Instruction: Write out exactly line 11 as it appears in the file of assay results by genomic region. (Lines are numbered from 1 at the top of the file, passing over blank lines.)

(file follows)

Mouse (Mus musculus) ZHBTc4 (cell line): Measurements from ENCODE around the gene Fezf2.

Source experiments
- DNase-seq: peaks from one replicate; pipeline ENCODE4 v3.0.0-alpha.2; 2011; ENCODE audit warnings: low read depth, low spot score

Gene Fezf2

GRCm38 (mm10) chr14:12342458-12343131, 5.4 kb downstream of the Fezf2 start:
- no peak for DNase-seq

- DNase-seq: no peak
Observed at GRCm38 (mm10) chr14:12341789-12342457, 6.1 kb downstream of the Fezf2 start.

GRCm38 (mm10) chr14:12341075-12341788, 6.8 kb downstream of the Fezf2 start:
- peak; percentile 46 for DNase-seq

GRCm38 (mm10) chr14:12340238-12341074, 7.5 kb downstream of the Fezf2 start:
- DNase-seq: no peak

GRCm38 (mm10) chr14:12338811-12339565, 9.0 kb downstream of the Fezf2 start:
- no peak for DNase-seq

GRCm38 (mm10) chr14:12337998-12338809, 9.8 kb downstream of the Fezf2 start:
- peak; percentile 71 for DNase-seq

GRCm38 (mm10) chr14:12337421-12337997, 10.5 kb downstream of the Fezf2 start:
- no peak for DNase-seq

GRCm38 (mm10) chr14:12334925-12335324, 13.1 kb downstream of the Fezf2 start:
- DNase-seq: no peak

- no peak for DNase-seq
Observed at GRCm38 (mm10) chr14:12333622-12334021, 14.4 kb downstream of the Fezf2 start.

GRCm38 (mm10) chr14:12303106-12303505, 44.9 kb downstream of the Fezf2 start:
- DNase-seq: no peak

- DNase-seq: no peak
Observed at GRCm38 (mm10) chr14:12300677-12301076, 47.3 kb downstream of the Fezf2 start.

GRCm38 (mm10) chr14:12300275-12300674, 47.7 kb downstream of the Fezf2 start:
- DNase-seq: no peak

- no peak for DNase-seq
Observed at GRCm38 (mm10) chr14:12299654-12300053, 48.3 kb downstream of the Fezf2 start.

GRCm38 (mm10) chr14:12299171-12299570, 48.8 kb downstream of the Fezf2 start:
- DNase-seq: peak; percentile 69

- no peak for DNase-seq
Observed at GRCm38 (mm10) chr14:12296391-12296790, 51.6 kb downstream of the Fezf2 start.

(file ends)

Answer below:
GRCm38 (mm10) chr14:12340238-12341074, 7.5 kb downstream of the Fezf2 start: